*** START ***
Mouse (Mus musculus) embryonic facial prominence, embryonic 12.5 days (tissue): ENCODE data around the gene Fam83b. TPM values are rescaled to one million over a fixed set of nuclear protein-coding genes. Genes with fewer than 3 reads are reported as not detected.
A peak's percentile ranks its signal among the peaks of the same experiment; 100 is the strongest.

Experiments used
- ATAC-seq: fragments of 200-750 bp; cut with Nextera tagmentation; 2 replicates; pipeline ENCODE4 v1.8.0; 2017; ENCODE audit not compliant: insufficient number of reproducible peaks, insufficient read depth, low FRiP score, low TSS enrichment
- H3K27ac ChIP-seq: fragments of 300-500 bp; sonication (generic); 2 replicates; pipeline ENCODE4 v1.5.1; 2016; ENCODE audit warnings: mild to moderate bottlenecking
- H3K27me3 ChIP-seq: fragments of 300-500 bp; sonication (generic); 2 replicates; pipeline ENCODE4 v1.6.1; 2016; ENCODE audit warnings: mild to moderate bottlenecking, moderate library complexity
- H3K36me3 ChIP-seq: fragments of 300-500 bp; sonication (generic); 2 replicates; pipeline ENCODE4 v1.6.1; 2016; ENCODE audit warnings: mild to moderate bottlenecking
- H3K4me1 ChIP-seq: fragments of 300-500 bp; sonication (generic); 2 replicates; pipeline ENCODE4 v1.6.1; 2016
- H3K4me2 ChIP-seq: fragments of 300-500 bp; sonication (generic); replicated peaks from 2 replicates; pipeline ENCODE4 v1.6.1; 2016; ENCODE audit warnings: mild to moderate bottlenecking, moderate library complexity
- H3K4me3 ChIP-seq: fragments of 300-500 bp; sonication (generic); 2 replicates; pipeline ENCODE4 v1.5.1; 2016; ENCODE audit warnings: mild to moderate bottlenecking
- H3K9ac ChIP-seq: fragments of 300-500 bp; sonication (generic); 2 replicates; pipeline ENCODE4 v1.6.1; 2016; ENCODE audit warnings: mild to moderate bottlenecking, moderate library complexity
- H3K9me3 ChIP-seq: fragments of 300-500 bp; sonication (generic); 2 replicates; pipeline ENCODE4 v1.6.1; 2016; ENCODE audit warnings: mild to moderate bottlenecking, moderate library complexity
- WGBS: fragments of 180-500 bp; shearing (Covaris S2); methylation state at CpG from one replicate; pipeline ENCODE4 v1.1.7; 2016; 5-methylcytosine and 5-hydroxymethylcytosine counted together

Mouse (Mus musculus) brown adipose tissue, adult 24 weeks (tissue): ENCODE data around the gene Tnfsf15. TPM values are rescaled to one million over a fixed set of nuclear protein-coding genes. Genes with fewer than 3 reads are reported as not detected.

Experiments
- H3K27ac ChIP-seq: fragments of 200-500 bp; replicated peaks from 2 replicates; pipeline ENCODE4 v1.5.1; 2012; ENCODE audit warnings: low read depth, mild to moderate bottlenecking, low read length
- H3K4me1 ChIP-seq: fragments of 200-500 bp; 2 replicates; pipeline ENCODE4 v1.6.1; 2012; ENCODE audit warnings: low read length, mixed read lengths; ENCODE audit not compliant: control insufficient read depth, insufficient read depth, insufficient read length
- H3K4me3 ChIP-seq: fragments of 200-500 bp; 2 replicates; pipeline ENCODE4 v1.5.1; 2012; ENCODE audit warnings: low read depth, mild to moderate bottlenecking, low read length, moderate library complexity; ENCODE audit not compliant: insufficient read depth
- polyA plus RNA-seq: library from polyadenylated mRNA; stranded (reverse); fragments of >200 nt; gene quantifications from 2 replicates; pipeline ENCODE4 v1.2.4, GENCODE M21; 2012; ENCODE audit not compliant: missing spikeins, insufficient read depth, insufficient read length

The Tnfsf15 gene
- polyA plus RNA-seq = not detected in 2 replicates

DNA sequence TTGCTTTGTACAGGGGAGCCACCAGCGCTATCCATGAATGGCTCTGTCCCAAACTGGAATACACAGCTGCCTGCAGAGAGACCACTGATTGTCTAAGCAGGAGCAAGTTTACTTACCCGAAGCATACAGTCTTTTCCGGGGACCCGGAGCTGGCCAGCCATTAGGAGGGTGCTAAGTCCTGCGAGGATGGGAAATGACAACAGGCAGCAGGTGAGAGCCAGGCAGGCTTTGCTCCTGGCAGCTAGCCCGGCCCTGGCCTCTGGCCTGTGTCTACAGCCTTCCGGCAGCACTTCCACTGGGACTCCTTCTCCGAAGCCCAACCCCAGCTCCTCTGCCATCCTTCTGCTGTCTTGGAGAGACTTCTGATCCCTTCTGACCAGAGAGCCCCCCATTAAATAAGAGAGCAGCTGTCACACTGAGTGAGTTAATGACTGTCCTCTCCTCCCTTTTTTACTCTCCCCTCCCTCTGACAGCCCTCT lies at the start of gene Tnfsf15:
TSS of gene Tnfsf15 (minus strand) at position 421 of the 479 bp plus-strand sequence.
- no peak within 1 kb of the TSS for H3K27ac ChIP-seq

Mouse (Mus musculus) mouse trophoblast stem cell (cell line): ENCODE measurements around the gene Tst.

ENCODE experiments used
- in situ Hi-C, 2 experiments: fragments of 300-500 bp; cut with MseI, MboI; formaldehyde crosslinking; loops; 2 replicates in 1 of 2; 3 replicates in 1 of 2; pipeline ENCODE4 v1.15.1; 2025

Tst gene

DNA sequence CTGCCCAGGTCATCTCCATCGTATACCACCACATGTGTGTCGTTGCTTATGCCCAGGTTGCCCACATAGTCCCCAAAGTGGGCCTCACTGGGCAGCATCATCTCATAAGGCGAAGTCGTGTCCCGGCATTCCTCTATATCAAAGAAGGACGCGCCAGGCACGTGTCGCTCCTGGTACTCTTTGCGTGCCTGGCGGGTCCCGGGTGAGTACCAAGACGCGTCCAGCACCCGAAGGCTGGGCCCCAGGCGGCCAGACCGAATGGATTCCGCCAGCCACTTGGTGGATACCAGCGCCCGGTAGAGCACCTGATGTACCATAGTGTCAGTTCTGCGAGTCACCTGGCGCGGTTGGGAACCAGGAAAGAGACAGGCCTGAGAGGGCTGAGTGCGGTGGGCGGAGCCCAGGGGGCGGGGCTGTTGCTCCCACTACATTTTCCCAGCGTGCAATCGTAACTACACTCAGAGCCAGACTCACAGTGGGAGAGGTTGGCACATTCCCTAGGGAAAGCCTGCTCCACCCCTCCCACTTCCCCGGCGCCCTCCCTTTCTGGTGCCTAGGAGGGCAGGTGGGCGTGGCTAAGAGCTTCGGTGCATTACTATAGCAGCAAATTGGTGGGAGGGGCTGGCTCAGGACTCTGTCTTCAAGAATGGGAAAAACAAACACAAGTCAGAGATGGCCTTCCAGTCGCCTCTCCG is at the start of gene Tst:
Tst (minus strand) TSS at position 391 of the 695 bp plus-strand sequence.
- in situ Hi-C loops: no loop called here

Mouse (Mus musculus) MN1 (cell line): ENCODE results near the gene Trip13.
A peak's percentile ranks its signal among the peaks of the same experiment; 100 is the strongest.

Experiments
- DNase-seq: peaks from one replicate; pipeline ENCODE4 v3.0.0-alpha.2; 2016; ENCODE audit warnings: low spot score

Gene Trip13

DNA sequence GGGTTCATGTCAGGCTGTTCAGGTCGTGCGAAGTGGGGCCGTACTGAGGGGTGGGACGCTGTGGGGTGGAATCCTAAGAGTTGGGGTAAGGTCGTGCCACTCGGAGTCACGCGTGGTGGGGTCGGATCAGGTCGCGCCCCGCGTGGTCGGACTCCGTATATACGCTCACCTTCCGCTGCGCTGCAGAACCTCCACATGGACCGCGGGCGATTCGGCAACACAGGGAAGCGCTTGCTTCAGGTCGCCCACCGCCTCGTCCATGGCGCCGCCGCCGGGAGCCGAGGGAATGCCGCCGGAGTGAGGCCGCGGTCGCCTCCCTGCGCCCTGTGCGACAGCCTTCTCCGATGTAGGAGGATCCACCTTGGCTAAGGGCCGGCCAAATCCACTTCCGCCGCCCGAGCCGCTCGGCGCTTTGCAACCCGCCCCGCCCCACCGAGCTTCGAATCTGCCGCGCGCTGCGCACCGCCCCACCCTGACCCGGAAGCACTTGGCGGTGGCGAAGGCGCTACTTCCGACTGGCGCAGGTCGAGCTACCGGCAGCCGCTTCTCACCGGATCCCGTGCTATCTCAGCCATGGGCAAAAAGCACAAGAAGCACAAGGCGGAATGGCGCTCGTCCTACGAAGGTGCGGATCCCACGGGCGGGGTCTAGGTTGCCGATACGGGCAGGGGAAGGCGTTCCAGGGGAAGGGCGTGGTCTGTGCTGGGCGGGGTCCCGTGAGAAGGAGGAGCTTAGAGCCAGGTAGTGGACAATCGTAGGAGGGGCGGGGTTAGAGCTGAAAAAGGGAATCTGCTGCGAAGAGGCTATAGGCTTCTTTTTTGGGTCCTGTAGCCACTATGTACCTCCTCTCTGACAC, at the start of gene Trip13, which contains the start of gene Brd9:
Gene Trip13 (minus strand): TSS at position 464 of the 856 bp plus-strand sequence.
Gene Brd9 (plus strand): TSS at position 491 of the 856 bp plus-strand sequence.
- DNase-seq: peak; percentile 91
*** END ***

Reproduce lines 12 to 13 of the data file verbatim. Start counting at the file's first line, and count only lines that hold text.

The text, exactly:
- H3K9me3 ChIP-seq: fragments of 300-500 bp; sonication (generic); 2 replicates; pipeline ENCODE4 v1.6.1; 2016; ENCODE audit warnings: mild to moderate bottlenecking, moderate library complexity
- WGBS: fragments of 180-500 bp; shearing (Covaris S2); methylation state at CpG from one replicate; pipeline ENCODE4 v1.1.7; 2016; 5-methylcytosine and 5-hydroxymethylcytosine counted together